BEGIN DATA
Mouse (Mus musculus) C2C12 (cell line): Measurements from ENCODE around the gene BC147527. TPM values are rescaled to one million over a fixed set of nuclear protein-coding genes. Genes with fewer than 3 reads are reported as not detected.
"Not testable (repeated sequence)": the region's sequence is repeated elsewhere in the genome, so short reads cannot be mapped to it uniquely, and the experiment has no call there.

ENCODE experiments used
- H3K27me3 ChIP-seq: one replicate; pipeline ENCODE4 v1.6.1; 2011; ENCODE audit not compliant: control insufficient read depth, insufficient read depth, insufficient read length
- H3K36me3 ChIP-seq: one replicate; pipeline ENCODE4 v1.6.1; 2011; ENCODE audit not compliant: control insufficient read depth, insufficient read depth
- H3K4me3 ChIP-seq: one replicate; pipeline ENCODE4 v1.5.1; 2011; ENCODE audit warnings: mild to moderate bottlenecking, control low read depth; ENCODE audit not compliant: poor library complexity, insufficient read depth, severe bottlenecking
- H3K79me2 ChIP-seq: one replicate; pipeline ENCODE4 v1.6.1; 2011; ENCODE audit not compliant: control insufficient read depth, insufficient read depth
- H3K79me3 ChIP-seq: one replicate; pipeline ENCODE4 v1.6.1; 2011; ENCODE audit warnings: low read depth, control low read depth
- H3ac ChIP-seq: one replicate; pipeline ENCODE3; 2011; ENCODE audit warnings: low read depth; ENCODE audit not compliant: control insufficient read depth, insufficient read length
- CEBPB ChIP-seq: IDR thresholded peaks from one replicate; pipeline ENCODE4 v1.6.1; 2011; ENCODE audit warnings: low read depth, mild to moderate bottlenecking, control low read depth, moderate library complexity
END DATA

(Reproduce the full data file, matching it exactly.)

Mouse (Mus musculus) C2C12 (cell line): Measurements from ENCODE around the gene BC147527. TPM values are rescaled to one million over a fixed set of nuclear protein-coding genes. Genes with fewer than 3 reads are reported as not detected.
"Not testable (repeated sequence)": the region's sequence is repeated elsewhere in the genome, so short reads cannot be mapped to it uniquely, and the experiment has no call there.

ENCODE experiments used
- H3K27me3 ChIP-seq: one replicate; pipeline ENCODE4 v1.6.1; 2011; ENCODE audit not compliant: control insufficient read depth, insufficient read depth, insufficient read length
- H3K36me3 ChIP-seq: one replicate; pipeline ENCODE4 v1.6.1; 2011; ENCODE audit not compliant: control insufficient read depth, insufficient read depth
- H3K4me3 ChIP-seq: one replicate; pipeline ENCODE4 v1.5.1; 2011; ENCODE audit warnings: mild to moderate bottlenecking, control low read depth; ENCODE audit not compliant: poor library complexity, insufficient read depth, severe bottlenecking
- H3K79me2 ChIP-seq: one replicate; pipeline ENCODE4 v1.6.1; 2011; ENCODE audit not compliant: control insufficient read depth, insufficient read depth
- H3K79me3 ChIP-seq: one replicate; pipeline ENCODE4 v1.6.1; 2011; ENCODE audit warnings: low read depth, control low read depth
- H3ac ChIP-seq: one replicate; pipeline ENCODE3; 2011; ENCODE audit warnings: low read depth; ENCODE audit not compliant: control insufficient read depth, insufficient read length
- CEBPB ChIP-seq: IDR thresholded peaks from one replicate; pipeline ENCODE4 v1.6.1; 2011; ENCODE audit warnings: low read depth, mild to moderate bottlenecking, control low read depth, moderate library complexity